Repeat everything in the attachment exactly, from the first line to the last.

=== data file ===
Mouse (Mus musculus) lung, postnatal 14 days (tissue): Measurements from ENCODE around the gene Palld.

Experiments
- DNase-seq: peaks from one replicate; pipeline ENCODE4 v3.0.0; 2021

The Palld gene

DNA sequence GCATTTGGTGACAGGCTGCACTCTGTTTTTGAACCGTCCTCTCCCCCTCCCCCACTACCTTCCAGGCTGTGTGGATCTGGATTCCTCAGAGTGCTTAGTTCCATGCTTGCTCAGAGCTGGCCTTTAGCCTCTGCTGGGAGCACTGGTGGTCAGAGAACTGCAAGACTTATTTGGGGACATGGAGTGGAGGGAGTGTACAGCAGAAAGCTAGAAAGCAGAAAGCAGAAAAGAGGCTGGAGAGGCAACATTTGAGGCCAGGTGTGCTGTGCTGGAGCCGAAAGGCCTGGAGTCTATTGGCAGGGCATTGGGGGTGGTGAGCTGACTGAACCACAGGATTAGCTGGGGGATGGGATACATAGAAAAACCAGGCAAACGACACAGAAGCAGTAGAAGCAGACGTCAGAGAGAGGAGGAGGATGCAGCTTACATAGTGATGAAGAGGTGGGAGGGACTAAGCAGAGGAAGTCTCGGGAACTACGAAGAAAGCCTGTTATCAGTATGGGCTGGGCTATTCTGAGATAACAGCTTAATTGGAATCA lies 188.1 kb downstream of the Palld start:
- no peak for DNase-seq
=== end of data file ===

Mouse (Mus musculus) lung, postnatal 14 days (tissue): Measurements from ENCODE around the gene Palld.

Experiments
- DNase-seq: peaks from one replicate; pipeline ENCODE4 v3.0.0; 2021

The Palld gene

DNA sequence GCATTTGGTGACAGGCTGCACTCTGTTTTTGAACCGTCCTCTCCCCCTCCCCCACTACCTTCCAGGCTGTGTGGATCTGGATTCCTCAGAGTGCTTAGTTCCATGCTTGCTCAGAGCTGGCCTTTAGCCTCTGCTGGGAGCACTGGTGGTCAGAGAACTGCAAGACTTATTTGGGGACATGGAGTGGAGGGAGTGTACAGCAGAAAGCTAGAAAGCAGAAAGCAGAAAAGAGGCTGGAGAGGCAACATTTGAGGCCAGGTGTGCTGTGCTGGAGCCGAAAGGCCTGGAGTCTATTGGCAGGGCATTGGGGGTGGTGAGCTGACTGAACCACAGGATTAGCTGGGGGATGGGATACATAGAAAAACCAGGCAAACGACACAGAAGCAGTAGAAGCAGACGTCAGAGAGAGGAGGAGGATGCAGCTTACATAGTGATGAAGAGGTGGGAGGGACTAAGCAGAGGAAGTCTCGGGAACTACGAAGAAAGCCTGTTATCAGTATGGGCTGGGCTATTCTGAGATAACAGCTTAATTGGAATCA lies 188.1 kb downstream of the Palld start:
- no peak for DNase-seq